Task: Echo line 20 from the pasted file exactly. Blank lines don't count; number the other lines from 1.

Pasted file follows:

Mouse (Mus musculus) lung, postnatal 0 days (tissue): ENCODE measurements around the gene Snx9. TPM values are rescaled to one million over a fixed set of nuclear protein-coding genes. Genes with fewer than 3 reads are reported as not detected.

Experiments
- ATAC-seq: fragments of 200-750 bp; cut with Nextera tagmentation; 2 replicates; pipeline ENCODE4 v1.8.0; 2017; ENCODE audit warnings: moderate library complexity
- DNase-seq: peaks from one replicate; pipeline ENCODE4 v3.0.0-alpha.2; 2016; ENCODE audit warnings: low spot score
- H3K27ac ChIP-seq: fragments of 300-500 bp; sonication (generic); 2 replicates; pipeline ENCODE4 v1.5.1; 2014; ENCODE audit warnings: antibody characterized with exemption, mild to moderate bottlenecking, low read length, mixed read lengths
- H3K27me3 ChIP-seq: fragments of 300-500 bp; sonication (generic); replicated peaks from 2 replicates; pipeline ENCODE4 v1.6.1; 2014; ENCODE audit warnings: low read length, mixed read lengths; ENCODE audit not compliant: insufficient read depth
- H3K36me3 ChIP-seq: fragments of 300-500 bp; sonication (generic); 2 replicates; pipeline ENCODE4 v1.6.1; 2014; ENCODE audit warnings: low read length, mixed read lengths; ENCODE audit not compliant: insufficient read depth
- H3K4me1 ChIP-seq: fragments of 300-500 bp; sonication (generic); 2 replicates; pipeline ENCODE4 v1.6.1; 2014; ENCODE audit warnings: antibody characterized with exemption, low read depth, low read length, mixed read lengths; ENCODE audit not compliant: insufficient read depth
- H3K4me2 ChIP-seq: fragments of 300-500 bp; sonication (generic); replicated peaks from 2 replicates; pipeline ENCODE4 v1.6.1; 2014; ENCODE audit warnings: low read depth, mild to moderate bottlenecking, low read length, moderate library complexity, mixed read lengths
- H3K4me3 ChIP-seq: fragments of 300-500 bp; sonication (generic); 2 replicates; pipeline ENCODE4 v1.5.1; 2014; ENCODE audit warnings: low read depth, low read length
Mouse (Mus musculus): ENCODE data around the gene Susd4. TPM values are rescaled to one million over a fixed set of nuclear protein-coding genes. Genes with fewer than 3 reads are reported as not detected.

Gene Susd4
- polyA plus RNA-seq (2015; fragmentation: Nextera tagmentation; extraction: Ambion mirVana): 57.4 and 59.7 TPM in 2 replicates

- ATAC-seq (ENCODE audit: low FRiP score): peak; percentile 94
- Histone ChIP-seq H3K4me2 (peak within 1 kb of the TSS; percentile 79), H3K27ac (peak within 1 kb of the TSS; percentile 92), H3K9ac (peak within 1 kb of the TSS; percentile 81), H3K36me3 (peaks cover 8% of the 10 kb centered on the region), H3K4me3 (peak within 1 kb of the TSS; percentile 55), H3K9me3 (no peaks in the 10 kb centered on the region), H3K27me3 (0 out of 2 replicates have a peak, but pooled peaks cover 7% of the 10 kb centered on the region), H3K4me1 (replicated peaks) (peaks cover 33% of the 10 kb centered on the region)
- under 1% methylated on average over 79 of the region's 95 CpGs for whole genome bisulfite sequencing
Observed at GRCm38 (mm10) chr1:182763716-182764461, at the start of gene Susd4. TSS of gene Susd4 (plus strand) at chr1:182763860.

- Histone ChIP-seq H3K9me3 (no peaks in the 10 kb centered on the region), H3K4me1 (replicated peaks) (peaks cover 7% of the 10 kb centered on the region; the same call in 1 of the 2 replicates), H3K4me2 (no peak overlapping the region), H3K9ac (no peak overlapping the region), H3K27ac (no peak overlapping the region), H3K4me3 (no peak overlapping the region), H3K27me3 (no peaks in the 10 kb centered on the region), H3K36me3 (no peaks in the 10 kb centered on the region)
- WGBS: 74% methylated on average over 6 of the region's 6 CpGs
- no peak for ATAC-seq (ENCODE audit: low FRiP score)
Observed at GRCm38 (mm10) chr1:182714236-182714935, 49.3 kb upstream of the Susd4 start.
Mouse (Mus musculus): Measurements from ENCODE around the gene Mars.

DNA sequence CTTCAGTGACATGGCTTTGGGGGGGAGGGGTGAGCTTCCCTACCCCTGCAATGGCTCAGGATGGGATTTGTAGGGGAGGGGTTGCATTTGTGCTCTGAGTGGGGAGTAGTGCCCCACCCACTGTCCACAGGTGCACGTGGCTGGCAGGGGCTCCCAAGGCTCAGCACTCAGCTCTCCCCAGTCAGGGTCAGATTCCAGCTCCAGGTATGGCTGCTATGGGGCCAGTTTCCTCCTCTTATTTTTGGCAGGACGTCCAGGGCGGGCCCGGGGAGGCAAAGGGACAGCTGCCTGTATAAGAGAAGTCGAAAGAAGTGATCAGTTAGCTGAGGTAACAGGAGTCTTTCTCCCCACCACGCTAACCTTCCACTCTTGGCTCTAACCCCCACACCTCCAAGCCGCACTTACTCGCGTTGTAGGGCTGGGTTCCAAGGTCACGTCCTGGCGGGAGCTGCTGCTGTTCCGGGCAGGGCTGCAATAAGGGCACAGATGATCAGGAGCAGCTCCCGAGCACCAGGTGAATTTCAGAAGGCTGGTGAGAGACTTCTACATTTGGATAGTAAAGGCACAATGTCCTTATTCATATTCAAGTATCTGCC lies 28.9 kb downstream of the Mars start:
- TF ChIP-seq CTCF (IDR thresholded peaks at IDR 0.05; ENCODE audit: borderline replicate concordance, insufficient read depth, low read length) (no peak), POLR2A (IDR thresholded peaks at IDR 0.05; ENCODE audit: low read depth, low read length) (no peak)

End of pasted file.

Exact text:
- no peak for ATAC-seq (ENCODE audit: low FRiP score)